Mr Muller performed a swift and successful coup this week, ousting unloved leader Simon Bridges off the back of two horror polls for the opposition.
The 51-year-old didn't conduct a single leadership interview in the run-up to Friday's emergency caucus meeting, saying only he had lost faith in Mr Bridges' ability to win government on September 19.
Mr Muller said he decided to mount a leadership bid on Wednesday, saying COVID-19 had provided grounds for a re-think.
"You can't have an event like we've experienced as a country and not have the capacity to re-look at what your priorities are, whether that needs to change and whether there's anything that you need to re-frame up," he said.
With the leadership change, the central premise of the election is now set.
Ms Ardern's Labour will campaign on her government's record, most notably her leadership through COVID-19 which saw her reach record-high approval ratings.
Mr Muller's National will argue their record in previous governments means they are better equipped to handle the coronavirus-induced recession.
"Our number one priority is the recovery of this country, the defence and rebuilding of jobs and communities," he said.
"We've just been hit by the most extraordinary event.
"I'm the first to admit and acknowledge that the government's handling of COVID-19 was overall, impressive.
"To judge a government on the ability to manage a crisis in eight weeks in a health context against ... designing an economy recovery ... I think it doesn't work and I think the country knows it doesn't work."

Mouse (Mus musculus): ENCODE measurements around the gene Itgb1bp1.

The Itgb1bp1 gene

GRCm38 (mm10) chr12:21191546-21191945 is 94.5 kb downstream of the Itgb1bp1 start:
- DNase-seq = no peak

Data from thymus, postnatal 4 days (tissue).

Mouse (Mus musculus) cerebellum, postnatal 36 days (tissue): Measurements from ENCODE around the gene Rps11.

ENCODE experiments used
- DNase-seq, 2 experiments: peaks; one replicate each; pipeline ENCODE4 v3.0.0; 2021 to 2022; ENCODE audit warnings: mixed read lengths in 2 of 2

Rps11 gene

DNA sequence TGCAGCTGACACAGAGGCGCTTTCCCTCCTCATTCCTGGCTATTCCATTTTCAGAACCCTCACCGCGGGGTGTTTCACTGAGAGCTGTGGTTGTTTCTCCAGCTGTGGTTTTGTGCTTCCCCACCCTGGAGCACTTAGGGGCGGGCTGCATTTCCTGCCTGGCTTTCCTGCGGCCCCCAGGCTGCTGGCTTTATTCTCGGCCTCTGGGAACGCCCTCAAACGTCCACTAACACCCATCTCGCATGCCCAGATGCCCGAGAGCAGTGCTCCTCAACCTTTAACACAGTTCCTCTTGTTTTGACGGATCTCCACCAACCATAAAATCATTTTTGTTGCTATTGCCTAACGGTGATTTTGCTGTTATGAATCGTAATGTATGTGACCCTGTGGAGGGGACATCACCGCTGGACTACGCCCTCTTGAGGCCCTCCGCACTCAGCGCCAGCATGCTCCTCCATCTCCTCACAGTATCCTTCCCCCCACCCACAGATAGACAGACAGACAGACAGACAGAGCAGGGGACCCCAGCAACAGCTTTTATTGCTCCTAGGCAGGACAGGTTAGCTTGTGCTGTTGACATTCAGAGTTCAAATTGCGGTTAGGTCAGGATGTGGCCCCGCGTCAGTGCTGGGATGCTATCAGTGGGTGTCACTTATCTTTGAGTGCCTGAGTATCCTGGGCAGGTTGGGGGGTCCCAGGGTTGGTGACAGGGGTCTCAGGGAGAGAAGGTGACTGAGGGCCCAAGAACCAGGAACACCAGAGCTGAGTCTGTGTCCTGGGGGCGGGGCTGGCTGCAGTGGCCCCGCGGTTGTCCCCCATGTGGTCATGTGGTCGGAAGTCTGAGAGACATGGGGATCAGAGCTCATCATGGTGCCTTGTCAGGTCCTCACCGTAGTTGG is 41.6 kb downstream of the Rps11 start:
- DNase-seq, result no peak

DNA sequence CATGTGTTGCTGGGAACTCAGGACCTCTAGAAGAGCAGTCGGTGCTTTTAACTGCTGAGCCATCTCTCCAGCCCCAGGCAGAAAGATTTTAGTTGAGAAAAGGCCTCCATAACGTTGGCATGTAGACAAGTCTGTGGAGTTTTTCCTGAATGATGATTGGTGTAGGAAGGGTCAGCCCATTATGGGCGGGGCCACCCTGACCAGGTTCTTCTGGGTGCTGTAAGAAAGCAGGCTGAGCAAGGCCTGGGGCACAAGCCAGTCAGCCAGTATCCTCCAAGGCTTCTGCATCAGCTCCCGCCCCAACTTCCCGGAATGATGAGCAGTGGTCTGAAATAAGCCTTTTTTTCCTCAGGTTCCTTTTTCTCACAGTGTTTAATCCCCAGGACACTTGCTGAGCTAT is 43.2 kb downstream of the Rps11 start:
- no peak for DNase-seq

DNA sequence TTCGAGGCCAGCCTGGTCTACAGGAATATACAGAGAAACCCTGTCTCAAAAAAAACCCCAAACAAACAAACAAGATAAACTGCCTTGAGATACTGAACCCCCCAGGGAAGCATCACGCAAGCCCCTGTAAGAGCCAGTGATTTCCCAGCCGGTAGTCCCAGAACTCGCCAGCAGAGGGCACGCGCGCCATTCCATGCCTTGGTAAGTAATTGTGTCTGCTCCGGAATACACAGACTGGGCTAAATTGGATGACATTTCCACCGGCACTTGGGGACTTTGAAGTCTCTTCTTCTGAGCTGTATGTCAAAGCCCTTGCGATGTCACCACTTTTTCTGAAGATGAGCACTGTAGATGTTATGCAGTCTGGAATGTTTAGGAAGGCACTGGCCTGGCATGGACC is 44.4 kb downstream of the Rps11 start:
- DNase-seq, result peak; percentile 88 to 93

Mr Muller is a practising Catholic, is married to wife Michelle and has three children.
Known as a pragmatist and a consensus-builder, his chief achievement in parliament to date has been negotiating with the government over the passage of the Zero Carbon Bill, which National supported.
Nikki Kaye, from the party's liberal wing, was elected as deputy, replacing Paula Bennett.
Mr Muller will spend the next few days considering a shadow cabinet reshuffle, any policy switches and the potential for a post-election alliance with Winston Peters' populist party NZ First.
In making the switch, National are making a similar bet to Labour during their 2017 campaign.
Then, Ms Ardern replaced her hapless predecessor Andrew Little just seven weeks before the poll, to great effect.
She produced a double-digit poll bump, providing a basis to form a coaltion government.
After the vote, Mr Muller moved quickly to present a united front.
"There is no Team Todd, there is no Team Nikki, or anyone else - there is only Team National," he said.
Ousted leadership duo Mr Bridges and Ms Bennett are considering their future.